Two quirks haunt human nature. They are connected in a sick symbiosis, feeding off each other like the proverbial snakes gorging in mutual cannibalism. One quirk is the desire for paradise. The second is the demands of paranoia. One is a sweet sickness and the other sour.
The desire for paradise seems to be humanity’s default setting. We want to be happy. Indeed, in the land of the free and the home of the brave we are guaranteed “life, liberty, and the pursuit of happiness.” The problem is in our definition of happiness. True happiness is the result of self-discipline, hard work, a deep awareness that life has eternal significance, and adherence to a religion that vitalizes and makes real that awareness. Unfortunately, the desire for happiness too often takes a less traditional route and we are drawn into a multiplicity of false turnings, counterfeit bliss and twisted delights.
Our desire for paradise leads us to the wanton search for mere pleasure, and because it never really satisfies, the search for pleasure leads to addiction. Many are drawn to the illegal addictions of drugs or illicit sexuality. More are drawn to the legal and acceptable—even laudable—addictions of money, prestige, and power.
While individuals search for their own pleasure dome, others form groups that seek to build a paradise on earth. Seeking utopia–which literally means “nowhere”–they form ideologies, political parties, intellectual think tanks, and action groups. They campaign and protest. They electioneer and commandeer. They rally the troops and push the propaganda. They look for a brave new world and do not mind using the old cowardly methods to achieve it.
Worst of all are those who seek a religious utopia. Always looking for the perfect church, the ideal religious community or the completely correct theology or morality, they build little religious fortresses where all the people who are “good and right and true” can gather together to create a little sectarian paradise.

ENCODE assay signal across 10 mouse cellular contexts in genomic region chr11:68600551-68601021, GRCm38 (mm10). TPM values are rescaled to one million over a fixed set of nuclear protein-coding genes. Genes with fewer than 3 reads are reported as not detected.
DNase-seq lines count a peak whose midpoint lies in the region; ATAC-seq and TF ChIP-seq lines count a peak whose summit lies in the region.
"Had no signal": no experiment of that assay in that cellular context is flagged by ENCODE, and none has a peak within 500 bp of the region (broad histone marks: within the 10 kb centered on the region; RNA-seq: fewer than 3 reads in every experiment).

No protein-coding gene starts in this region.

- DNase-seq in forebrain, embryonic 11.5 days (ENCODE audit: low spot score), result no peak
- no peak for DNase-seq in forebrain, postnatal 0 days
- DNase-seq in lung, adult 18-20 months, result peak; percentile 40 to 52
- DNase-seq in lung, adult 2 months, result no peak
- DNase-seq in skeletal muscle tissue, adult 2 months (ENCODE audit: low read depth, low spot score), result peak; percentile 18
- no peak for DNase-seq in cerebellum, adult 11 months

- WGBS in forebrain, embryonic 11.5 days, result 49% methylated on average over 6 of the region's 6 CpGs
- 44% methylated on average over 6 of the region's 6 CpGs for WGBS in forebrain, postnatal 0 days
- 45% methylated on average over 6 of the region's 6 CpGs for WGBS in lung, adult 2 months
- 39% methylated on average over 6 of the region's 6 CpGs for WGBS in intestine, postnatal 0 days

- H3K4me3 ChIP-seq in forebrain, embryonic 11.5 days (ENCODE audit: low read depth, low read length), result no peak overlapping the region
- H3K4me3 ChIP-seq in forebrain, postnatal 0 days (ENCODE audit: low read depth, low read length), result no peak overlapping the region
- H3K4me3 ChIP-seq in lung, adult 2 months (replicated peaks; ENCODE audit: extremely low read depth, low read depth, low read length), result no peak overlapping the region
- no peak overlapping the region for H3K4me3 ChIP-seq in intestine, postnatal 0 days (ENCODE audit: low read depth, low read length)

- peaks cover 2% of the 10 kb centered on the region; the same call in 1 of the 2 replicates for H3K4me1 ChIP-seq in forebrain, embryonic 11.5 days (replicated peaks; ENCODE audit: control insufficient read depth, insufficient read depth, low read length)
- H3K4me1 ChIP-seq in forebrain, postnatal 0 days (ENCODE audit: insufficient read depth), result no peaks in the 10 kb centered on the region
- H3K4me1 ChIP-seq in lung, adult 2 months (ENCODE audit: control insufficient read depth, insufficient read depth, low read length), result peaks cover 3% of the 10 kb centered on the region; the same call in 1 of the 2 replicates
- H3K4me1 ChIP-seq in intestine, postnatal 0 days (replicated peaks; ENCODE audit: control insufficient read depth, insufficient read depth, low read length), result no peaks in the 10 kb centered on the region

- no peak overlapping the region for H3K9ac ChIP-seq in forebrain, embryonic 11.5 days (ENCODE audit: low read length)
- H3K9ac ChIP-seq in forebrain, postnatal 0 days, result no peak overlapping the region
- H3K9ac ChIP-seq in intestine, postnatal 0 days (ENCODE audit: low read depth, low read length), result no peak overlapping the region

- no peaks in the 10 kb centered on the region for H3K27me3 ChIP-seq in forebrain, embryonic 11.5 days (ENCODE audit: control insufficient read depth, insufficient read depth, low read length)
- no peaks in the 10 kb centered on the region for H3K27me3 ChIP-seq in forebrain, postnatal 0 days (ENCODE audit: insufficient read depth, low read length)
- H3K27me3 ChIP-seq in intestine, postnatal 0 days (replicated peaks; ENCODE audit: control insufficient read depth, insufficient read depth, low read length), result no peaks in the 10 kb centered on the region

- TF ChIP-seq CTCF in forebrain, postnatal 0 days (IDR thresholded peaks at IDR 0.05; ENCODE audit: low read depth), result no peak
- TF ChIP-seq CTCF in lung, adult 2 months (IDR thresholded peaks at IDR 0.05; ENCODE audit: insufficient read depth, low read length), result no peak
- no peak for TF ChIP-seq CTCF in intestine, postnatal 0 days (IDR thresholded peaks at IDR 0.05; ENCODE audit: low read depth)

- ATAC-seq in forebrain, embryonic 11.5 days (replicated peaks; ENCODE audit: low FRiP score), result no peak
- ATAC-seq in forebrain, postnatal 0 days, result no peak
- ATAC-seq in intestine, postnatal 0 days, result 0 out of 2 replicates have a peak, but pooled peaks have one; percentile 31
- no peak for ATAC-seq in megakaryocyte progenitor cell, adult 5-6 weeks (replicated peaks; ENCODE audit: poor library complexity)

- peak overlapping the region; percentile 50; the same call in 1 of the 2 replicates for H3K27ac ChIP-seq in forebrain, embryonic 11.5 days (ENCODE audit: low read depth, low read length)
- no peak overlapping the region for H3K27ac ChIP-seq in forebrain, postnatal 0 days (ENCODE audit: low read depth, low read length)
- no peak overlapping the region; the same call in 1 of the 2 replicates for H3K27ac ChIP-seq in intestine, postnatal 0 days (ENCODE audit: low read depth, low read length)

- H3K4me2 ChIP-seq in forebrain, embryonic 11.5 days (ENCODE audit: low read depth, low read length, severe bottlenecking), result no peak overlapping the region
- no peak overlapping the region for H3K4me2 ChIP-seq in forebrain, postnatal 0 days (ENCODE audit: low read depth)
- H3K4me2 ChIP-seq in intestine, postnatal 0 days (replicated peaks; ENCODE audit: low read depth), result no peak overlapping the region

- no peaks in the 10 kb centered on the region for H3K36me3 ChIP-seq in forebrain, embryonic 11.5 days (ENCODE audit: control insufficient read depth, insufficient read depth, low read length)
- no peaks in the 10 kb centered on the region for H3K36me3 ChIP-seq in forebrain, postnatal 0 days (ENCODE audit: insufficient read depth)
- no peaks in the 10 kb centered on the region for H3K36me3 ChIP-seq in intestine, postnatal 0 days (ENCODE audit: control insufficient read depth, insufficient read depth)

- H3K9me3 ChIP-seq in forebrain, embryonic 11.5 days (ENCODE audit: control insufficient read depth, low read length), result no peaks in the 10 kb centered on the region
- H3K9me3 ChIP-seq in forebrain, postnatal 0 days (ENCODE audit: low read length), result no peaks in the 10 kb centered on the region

The problem is that the paradise is never achieved. There is always disappointment and a fly in the ointment. The search for pleasure ends in addiction instead of satisfaction, and the search for utopia ends in hypocrisy, tyranny, and terror. The panicked soul, realizing that paradise is unobtainable never blames himself, but always blames others, and this is where the other human failing begins to burgeon and bloom like a poisonous plant.
When it becomes obvious that Eden has a serpent, the garden has kudzu, and the paradise is polluted, the next logical step is to conclude that someone is to blame. The searcher for paradise will never blame himself, for if he were so realistic and humble as to blame himself for anything he would never have began to pursue a paradise in the first place. Not able to blame himself, and faced with the realization that his paradisiacal dream is a failure, he immediately searches for someone else to blame. Shifting from paradise to parasite he feeds on others with a growing paranoia.
The dream has become a disaster, and it must be someone’s fault! So the sad, sick searcher for paradise soon circles into a spiral of recrimination, accusation, and blame, and it really does not matter who they blame for the game is the same. “It is the Republicans’ fault. It is the Democrats’ fault. It is the white man’s fault. It is the black man’s fault. The poor are to blame. The rich are to blame. The Protestants are the problem. The Catholics are the curse. It is the fault of the young. It is the fault of the old. The Muslims are madmen. The immigrants are indigent. Women are wicked. Men are monsters.” You see how it goes.
Paradise and paranoia stand and struggle like two madmen strapped together back to back.
The answer to the problem is the reality and humility that comes with Christian faith. The first step in any pilgrimage with Christ is to repent. That is to say, “I am wrong. It is no one else’s fault but mine. It was me. What is wrong with the world? I am.” With that simple humility comes a clear-eyed apprehension that if I am in the midst of the wrong, then so is everyone else and if that is the case, then we are all to blame and there ain’t gonna be no paradise anytime soon. Indeed, the humble Christian happily admits, “We are citizens of another country. This world is not our home. We are just passing through.”
When these two realities are met, the person stops looking for paradise and ceases to be paranoid. And, this is the paradox of paradise and paranoia—that once this state of mind is reached there is a certain abiding peace, and in that peace the happiness once so desperately searched for just might be found.
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